after such an experience. In this case, entire towns have been


demolished. It will be difficult. Staying with the Telegraph, internet


giants passing the buck on terror? This is a story in which MPs are


warning that Facebook, Twitter, Google and other social medias are


deliberately failing to stop terrorists from using the websites


to promote their beliefs. This is interesting, having investigated


terrorism, many law enforcement people will tell you that in today's


age of Twitter, millennial jihadists use Facebook, Twitter and other


social media to describe in real time what they are doing, how they


are becoming radicalised, where they are going to go. It has been a real


asset for law enforcement to track these people. There are many people


that would disagree with MPs, allowing them to have Facebook and


Twitter be transparent, providing footprints which allows police and


counterterrorism... At the same time, it helps them spread their


message. It may provide a footprint that authorities can use, but they


display their message at the same time? They are preaching hate filled


messages and they are reaching a young and vulnerable audience, you


could argue. I think what the MPs arguing, and this is the chairman of


the home affairs select committee, saying that these big companies do


not seem to be keen to take down or delete messages, profiles, as


quickly as, for example, during the Olympics, a lot of people were


saying they did not take down Anjem Choudary's profile on social media,


but they were very quick, when there were copyright issues of somebody


putting up a video of anything to do with the Olympics, it would be


deleted pretty much straightaway. I think that there is a bit of a


disconnect between the two. Obviously people will see one as


being much more dangerous than the other. I'm not sure why they would


not act. MPs are saying that they were damaging their brand. It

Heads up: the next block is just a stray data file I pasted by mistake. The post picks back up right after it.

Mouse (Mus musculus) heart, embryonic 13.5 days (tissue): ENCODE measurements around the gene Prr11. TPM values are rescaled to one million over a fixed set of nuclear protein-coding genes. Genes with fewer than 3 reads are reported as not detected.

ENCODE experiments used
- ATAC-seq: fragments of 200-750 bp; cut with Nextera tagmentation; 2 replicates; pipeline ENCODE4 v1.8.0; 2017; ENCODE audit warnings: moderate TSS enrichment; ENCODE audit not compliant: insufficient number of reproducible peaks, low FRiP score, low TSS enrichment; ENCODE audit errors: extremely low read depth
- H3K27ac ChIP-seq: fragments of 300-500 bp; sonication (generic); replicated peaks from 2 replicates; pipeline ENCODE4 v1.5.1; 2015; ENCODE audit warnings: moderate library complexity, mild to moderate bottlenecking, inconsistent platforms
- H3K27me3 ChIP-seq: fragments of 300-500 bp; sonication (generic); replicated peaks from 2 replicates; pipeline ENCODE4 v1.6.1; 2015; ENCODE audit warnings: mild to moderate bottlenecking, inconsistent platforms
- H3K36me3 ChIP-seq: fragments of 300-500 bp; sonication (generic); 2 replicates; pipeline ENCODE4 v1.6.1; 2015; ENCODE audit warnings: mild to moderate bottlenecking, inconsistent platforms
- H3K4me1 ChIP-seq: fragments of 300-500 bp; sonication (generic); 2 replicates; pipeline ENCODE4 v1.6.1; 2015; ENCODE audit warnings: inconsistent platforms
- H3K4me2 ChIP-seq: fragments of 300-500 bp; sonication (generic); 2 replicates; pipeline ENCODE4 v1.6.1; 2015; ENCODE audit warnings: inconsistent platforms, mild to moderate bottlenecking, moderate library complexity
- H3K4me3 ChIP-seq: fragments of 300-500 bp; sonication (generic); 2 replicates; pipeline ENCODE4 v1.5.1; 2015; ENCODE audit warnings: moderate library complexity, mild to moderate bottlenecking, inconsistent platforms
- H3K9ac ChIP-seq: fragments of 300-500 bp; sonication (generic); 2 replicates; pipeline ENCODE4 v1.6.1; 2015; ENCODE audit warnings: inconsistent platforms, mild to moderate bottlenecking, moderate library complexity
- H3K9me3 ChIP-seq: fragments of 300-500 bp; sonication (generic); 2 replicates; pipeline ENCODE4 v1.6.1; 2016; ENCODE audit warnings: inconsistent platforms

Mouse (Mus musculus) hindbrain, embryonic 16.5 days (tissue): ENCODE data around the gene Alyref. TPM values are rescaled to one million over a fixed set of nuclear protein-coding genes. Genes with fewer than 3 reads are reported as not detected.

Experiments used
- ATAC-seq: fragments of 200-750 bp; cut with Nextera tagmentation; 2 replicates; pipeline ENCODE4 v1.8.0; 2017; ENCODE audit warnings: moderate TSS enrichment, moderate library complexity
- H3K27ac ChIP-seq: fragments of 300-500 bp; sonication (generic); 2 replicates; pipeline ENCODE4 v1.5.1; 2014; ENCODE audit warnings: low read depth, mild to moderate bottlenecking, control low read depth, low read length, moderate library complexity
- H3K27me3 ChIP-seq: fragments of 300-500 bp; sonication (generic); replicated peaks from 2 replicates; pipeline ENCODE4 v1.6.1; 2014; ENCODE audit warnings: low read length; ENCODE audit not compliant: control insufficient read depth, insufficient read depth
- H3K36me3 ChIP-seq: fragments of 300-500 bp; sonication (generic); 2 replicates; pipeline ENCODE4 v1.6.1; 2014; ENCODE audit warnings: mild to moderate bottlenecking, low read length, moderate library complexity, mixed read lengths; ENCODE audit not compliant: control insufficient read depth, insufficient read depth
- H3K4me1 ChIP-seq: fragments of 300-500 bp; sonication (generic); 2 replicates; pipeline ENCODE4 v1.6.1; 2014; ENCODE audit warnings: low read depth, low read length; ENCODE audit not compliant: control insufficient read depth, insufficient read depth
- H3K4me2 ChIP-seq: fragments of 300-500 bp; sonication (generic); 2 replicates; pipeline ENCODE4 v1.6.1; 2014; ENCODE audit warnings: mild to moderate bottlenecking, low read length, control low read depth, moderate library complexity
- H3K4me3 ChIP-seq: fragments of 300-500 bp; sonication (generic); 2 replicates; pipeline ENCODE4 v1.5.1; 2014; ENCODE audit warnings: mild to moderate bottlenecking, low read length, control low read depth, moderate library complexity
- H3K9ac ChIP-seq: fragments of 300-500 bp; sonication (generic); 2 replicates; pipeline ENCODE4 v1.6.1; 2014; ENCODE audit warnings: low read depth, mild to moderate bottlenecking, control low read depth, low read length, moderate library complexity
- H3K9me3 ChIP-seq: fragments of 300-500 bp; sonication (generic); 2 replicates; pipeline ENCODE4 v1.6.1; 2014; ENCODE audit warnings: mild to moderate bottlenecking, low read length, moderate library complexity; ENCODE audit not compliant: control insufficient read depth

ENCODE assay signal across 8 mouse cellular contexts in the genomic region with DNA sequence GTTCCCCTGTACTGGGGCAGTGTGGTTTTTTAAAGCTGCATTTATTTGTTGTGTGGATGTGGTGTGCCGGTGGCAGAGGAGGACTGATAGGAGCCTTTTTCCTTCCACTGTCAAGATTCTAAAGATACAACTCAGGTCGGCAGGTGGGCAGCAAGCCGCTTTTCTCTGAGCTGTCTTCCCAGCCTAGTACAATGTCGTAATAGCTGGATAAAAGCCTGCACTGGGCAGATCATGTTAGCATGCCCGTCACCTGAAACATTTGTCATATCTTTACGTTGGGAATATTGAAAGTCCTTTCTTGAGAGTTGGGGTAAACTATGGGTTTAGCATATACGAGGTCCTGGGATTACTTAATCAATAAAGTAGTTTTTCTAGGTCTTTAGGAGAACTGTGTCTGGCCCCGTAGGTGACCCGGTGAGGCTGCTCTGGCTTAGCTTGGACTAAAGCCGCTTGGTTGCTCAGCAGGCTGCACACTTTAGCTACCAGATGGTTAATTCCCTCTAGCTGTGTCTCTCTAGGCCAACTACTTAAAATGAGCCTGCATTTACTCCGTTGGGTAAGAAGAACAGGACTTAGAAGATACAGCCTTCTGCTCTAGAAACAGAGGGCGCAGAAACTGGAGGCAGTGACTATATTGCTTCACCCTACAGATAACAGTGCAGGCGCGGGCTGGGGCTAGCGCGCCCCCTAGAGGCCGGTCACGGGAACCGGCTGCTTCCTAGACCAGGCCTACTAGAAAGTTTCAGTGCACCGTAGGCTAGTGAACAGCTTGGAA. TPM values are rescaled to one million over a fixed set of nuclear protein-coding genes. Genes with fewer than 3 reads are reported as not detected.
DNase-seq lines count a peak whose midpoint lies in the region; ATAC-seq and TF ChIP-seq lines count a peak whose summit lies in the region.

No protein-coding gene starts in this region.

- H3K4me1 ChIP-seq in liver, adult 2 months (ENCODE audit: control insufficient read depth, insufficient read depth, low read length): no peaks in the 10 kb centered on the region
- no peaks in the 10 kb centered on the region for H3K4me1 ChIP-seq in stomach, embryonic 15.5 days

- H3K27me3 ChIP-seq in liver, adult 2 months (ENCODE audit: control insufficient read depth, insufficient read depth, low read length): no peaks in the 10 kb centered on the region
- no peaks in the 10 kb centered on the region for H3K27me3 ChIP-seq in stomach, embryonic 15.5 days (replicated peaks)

doesn't necessarily make sense to me. It is money, isn't it? If you


start impairing somebody's right to say something... Where do you draw


the line? A lot of people would say you should draw the line with


Islamic State, but that line seems to be in the wrong place for a lot


of technology companies, compared to the general population, it seems? I


think within the general population, they would like more control. To


counter what I was saying earlier, I was amazed when I was investigating


the terrorists involved in the Brussels and Paris bombing, a lot of


them had open Facebook profiles, you could see them posing with an AK-47.


That is worrying, for sure. Brussels, tax demand on Apple, Dan?


Well, this is a long, ongoing battle between Washington and Brussels


overregulation. We had the case of Google, Microsoft, they came in the


cross hairs of the European Commission. Now we have the United


States, chastising the European Commission for clamping down on


Apple over tax, alleged tax evasion. This is an ongoing battle we have


seen, where the Americans feel that European regulators are unfairly


targeting US companies and applying and their demands. K. Well, what is


likely to happen if this is done by Brussels? What are the Americans


threatening to do? They can apply geopolitical pressure and take


revenge by starting to regulate European companies operating in the


United States, with greater force. The European model has always been


more consumer centric, the American model is always, to some extent,


more business centric. A clash of ideology? It good job we are not in


it any more, isn't it? That is one way of putting it! This is all


nonsense, because it is Bake Off! It is back. Tears after the Jaffa


disaster? Is I didn't say it, I was busy revising for The Papers. They


tried to recreate Jaffa Cakes, a bit of a divider, a bit like Marmite.


The thing about this programme, it is on BBC One, who knows how many


millions of viewers, and everything is so ramped up. To populist? It is,


it used to be cool on BBC Two. It is so ramped up that you have people in


the first episode crying, throwing things in the bin. They said the


cake was moist, everybody was giggling. That is British humour,


you are not quite used to it. The last British Bake Off final, it had


huge attention in the United States. Nadia became a dramatic of identity


politics, Islamic integration, I got hate mail from readers of the New


York Times that were unhappy that I said that she had won. I spoiled it


by saying that she won. Well, quite right! I would have been angry! It


has a global following. So, if this went back onto BBC Two, maybe BBC 4,


radio 4? Thanks for checking out the papers.


Don't forget all the front pages are online on the BBC News website


where you can read a detailed review of the papers - bbc.co.uk/papers -


and you can see us there too, with each night's edition


of The Papers being posted on the page shortly


Thank you Aasmah Mir and Dan Bilefsky.


The heat and humidity of recent days is triggering some thunderstorms. It


was a hot one, to say the least, the hottest day of the year so far


across the south-east. Much more